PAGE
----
Dr. N’falie Ibrahim Sesay, chief medical officer of Kamakwie Wesleyan Hospital in Sierra Leone, reports on the fight against Ebola at the hospital. Reported on November 3.

Since we received an ambulance we have been responding to numerous alerts within and out of Sella Limba chiefdom.

Our primary (community) response, including sensitization and setting up of 10 checkpoints by the taskforce, has been helpful. But as recent events show, not fool-proof. Day after day, more people manage to bypass the checkpoints and sneak into the chiefdom. The overwhelming number of suspects isolated, however, are symptomatic cases from quarantined homes outside of Sella Limba chiefdom. We currently service Sella Limba (Kamakwie), Sanda Loko (Kamalo), Gbanti Kamaranka (Kamaranka), and Tambaka (Fintonia) chiefdoms.

KWH (Kamakwie Wesleyan Hospital) isolation/holding unit has admitted nine patients in all. The five suspects from quarantine in Kamalo all tested positive. Four of them have been transferred to Makeni and one died just before transfer. So seven out of the nine cases isolated so far have been confirmed Ebola cases, and we have yet to receive the result of the first suspect admitted who died in isolation six days ago. A close relative of this deceased suspect died three days ago and was accorded a safe burial pending swab result.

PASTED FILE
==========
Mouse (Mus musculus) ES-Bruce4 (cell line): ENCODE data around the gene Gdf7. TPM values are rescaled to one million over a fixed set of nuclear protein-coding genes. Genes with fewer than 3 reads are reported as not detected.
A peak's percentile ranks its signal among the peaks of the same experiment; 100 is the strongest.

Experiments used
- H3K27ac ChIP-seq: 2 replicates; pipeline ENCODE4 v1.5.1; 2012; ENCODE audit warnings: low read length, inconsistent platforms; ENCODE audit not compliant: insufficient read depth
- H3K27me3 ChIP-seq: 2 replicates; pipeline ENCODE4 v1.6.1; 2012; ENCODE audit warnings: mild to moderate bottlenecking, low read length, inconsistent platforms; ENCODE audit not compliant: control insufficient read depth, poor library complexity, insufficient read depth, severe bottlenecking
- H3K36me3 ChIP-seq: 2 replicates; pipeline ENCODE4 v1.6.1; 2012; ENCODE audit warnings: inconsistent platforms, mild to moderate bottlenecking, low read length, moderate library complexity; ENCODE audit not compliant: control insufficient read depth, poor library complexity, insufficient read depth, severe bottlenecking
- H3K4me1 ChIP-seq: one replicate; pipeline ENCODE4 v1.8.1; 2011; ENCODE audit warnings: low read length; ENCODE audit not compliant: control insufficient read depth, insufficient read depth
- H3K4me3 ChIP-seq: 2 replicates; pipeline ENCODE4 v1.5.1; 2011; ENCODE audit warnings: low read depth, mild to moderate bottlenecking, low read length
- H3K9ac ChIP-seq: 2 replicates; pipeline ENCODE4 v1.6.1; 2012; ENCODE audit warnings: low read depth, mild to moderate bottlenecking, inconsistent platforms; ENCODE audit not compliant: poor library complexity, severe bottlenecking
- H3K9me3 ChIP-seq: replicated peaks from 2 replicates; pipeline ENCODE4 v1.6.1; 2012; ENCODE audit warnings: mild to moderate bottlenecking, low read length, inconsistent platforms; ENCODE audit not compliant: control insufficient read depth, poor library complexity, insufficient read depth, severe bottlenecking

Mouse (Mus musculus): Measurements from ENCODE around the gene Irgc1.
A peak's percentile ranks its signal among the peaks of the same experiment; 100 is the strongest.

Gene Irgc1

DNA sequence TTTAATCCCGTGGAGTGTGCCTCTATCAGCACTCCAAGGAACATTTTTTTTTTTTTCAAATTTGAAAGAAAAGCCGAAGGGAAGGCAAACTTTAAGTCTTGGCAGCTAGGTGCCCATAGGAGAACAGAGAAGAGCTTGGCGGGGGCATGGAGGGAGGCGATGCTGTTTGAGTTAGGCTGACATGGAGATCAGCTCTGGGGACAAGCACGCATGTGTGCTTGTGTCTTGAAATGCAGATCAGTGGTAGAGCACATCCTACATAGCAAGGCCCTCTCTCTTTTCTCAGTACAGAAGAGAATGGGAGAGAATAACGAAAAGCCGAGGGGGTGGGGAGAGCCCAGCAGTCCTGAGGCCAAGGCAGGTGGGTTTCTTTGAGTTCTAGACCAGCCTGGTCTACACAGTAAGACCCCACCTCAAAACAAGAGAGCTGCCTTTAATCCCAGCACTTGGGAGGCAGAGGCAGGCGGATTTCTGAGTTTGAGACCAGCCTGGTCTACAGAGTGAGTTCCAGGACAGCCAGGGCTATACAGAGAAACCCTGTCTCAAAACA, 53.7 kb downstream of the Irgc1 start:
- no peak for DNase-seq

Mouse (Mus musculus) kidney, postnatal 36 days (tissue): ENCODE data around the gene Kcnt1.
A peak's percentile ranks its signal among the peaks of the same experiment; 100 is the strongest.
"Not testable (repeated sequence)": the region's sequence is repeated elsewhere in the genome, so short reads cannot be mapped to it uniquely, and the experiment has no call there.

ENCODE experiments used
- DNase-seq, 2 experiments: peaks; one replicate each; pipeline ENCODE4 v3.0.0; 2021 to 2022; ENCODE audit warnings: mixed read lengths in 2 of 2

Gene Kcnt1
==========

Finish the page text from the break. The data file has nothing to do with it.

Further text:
In all, KWH burial team has conducted seven safe burials including three confirmed cases. This is almost overwhelming when there are other hospital duties to perform. The motorbike we use (with World Hope International’s approval) to transport samples to Makeni has broken down. We are now left with no option but to send the ambulance with samples, which is a much costlier alternative (more than five times the motorbike transport costs).

Good news: After the index (first) case (from Kamakoni) died, 11 people were quarantined. One died in quarantine and six more developed symptoms. Of these six, three tested positive and were taken to Kailahun Treatment Centre. Two have since returned as survivors with their treatment certificates, including the teenage girl and her 10-month-old baby who tested negative throughout. The townsmen were full of tears as the girls recounted their ordeal and the rejection they faced within the community.

We thank you for your commitment and prayers.

For information on how you can donate financial gifts to help fight Ebola in West Africa, visit the Wesleyan Emergency Relief Fund page. One hundred percent of donated funds are used for fighting the virus.

Pictured: Two Ebola survivors and the baby.